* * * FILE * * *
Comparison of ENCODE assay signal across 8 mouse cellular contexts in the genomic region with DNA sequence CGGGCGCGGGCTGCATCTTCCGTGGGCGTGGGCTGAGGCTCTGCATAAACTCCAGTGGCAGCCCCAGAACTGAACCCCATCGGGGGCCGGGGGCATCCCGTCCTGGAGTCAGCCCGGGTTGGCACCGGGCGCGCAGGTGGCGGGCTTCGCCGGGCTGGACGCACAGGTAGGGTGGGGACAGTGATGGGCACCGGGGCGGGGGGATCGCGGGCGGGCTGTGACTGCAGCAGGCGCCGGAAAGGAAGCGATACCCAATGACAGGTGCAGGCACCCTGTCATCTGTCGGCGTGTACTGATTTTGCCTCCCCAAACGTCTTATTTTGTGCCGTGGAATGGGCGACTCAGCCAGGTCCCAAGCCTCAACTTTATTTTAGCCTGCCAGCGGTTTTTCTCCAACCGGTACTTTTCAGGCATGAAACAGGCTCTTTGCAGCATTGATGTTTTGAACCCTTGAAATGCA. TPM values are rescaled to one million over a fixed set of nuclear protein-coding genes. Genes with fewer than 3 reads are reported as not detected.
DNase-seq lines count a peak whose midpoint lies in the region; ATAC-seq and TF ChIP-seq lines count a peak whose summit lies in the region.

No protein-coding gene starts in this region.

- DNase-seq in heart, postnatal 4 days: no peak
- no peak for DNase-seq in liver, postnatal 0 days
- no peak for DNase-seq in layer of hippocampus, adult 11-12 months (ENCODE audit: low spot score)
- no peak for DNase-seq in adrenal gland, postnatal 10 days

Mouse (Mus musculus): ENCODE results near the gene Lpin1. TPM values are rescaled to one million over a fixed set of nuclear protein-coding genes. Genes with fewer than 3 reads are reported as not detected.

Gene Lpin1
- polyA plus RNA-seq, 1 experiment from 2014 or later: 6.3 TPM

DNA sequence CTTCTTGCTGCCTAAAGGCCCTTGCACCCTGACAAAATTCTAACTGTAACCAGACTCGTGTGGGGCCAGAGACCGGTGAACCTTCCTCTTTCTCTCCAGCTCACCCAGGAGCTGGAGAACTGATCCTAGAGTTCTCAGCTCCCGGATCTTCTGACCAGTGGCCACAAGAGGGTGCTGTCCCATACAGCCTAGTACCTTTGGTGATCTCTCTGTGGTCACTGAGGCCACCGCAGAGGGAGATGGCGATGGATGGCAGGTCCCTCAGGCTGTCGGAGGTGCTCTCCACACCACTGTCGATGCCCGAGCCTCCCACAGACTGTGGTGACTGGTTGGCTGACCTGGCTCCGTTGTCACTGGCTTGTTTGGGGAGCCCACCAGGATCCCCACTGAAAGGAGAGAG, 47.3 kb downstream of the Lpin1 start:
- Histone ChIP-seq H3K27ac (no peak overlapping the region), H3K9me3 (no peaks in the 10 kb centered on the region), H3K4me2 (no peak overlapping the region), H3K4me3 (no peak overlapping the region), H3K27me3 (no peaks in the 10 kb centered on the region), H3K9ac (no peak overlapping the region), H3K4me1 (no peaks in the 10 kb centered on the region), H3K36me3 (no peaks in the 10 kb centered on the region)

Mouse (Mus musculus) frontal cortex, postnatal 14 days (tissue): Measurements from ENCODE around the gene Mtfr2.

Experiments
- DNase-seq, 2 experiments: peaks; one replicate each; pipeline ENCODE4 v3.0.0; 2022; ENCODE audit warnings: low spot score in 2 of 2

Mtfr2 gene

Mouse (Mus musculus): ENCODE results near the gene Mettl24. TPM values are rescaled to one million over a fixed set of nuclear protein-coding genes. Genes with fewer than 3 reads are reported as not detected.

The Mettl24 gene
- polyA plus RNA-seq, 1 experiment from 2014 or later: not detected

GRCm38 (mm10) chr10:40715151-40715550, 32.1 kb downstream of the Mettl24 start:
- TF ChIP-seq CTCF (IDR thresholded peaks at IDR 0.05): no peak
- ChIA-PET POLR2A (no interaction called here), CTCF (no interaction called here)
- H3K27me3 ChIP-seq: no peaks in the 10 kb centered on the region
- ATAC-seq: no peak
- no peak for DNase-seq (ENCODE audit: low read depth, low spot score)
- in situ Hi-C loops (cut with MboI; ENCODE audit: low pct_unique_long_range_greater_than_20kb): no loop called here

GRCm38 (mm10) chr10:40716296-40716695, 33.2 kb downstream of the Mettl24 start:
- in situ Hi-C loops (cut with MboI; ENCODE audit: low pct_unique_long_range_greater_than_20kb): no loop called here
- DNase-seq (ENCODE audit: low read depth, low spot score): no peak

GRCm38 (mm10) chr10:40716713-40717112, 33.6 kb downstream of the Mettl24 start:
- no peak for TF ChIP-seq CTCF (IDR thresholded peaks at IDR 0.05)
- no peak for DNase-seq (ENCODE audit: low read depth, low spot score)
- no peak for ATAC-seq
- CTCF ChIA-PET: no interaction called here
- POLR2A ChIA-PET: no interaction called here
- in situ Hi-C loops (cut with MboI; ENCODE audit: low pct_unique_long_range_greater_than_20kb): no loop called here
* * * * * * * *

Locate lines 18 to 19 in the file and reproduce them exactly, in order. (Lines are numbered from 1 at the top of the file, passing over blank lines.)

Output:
The Mettl24 gene
- polyA plus RNA-seq, 1 experiment from 2014 or later: not detected